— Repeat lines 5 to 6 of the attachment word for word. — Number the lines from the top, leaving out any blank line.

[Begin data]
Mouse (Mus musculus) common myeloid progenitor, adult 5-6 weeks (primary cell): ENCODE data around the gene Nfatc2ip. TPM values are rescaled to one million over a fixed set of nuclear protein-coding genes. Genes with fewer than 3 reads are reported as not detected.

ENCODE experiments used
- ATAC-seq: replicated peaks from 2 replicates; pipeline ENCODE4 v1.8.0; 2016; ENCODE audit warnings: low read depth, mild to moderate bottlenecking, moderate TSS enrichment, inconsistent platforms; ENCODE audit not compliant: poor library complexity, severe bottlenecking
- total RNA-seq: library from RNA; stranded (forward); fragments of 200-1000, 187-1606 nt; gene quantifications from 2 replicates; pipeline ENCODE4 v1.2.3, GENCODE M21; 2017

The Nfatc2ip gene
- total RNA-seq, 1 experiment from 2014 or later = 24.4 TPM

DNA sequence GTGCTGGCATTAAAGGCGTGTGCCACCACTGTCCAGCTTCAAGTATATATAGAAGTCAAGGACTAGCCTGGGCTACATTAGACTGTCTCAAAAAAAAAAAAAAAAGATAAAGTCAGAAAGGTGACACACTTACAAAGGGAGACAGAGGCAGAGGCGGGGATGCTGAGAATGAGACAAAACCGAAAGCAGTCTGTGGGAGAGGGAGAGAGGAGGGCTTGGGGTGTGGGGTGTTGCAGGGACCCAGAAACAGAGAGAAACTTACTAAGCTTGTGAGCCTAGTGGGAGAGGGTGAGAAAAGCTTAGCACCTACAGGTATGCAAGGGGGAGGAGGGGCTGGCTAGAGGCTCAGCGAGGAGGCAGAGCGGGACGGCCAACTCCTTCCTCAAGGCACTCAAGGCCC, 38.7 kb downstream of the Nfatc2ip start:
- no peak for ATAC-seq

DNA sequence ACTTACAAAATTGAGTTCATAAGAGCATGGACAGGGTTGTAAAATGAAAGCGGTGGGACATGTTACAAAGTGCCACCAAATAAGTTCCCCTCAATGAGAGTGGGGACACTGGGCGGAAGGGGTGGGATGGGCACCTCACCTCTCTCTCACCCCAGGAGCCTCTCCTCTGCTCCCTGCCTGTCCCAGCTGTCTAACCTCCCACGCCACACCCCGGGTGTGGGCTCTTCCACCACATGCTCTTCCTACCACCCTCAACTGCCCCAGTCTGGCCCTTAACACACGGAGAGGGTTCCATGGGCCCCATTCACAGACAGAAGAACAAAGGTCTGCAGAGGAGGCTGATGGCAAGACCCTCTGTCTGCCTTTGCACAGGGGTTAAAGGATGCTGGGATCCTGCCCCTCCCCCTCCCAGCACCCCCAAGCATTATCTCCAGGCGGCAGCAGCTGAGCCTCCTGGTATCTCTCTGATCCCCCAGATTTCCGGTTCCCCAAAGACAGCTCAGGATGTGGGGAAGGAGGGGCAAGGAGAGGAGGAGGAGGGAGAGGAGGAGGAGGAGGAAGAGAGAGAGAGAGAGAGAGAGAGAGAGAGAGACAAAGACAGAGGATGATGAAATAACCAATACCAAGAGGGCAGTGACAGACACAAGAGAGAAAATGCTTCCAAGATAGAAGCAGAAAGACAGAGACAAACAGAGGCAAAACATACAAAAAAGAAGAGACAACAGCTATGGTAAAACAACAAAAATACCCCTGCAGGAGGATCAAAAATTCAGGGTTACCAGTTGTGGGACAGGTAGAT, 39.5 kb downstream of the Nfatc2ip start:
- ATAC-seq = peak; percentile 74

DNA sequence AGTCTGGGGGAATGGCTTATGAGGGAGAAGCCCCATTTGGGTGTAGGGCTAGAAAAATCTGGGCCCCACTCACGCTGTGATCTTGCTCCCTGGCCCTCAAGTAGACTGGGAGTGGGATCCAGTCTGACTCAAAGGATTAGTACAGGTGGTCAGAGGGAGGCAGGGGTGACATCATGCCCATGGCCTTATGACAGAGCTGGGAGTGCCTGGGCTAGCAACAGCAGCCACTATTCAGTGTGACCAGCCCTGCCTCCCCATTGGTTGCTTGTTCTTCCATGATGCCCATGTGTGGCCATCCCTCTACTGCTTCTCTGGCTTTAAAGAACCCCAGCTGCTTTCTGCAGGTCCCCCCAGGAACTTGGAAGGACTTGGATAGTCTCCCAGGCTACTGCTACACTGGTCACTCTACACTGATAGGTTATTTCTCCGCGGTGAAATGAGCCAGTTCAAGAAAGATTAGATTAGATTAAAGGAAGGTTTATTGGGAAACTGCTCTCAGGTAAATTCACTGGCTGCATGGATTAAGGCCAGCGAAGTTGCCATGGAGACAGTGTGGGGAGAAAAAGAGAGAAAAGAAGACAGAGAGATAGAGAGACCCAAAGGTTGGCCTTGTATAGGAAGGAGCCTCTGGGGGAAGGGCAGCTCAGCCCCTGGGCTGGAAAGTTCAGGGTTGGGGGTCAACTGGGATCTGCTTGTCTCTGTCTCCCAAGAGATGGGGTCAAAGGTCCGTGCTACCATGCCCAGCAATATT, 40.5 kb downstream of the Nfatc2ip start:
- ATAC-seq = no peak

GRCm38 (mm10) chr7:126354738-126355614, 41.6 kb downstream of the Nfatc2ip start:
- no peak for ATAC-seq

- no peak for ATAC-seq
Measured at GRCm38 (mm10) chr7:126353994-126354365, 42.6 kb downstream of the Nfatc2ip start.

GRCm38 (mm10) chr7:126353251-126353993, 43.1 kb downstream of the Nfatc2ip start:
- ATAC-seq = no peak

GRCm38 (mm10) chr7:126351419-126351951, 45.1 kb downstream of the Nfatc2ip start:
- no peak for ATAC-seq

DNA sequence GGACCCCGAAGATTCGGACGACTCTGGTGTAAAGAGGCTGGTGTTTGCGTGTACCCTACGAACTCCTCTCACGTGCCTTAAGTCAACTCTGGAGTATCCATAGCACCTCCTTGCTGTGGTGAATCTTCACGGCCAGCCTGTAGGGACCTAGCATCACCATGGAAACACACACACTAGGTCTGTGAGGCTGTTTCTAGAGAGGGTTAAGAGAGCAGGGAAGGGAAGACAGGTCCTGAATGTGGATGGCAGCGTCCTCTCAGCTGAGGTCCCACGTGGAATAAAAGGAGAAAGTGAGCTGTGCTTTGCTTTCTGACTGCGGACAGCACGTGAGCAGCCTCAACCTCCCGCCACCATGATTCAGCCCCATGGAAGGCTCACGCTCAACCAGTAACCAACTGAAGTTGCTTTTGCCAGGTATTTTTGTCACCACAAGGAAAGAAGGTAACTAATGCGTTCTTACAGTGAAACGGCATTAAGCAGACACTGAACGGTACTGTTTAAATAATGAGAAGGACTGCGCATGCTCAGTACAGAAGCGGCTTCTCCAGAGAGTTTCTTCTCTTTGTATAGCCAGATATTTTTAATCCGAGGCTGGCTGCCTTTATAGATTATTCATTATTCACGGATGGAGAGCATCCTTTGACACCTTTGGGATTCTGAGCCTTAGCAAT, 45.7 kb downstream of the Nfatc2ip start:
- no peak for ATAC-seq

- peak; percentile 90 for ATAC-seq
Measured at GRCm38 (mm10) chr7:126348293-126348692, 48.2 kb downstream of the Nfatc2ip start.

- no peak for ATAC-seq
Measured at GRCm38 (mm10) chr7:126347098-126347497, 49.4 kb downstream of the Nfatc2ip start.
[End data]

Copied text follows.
The Nfatc2ip gene
- total RNA-seq, 1 experiment from 2014 or later = 24.4 TPM